Control Losses by Identifying Top Factors Leading to Injury

Control Losses by Identifying Top Factors Leading to Injury

The latest trend in workplace safety best practices is tracking “leading indicators” – or building on the lessons learned from past events – to reduce the chances of future injuries. Safety professionals are increasingly keeping track of near misses, hours spent on training and facility housekeeping and measuring the impact on the organization’s overall safety record. And they are finding that this approach is having a significant impact in preventing injuries. The trend is a new one. For years, workplace safety managers and industrial safety engineers used lagging indicators to track and manage workplace injuries and illness. They would evaluate:

  • Injury rates
  • Injury counts, and
  • Days injury-free

In the last few years, safety-minded companies have been shifting their focus to using leading indicators to drive continuous improvement. Lagging indicators measure failure, but leading indicators measure performance. As you can see, a leading indicator is a measure preceding or indicating a future event that you can use to drive activities or the use of safety devices to prevent and control injuries. These measures are proactive in nature and report what employees are doing on a regular basis to prevent injuries.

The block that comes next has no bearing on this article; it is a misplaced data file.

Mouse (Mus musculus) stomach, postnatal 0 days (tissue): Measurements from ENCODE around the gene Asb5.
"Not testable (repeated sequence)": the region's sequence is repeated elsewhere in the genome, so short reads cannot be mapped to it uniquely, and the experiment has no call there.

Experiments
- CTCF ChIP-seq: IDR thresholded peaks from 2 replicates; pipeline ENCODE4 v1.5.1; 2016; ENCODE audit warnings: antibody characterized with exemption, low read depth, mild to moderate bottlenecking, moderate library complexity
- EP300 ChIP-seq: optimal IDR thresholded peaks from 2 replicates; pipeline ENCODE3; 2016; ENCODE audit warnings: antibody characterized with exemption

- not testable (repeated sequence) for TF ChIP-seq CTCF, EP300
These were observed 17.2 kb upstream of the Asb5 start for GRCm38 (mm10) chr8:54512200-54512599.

Creating a leading indicator plan

To reduce strain injuries, for example, you can start by identifying the factors that lead to these injuries, like pace of work, loads, repetitions and workstation design. Track the data to see which areas are likely to cause future injuries. Once you do, you have a model for how injuries occur. Then, you can consider what interventions you may want to implement to prevent future strain injuries.

Top Leading Indicators

  • Near misses
  • Employee audits/observations
  • Participation in safety training
  • Inspections and their results
  • Participation in safety meetings
  • Facility housekeeping
  • Participation in safety committees
  • Overall employee engagement in safety
  • Safety action plans execution
  • Equipment/machinery maintenance
  • Source: EHS Today survey of 1,000 health and safety pros.

Leading Indicator Benefits

  • Show small performance improvements
  • Measure the positive: what people are doing versus failing to do
  • Enable frequent feedback to all staff
  • Are credible to performers
  • Are predictive
  • Increase constructive problem-solving around safety
  • Make it clear what needs to be done to get better
  • Track impact versus intention

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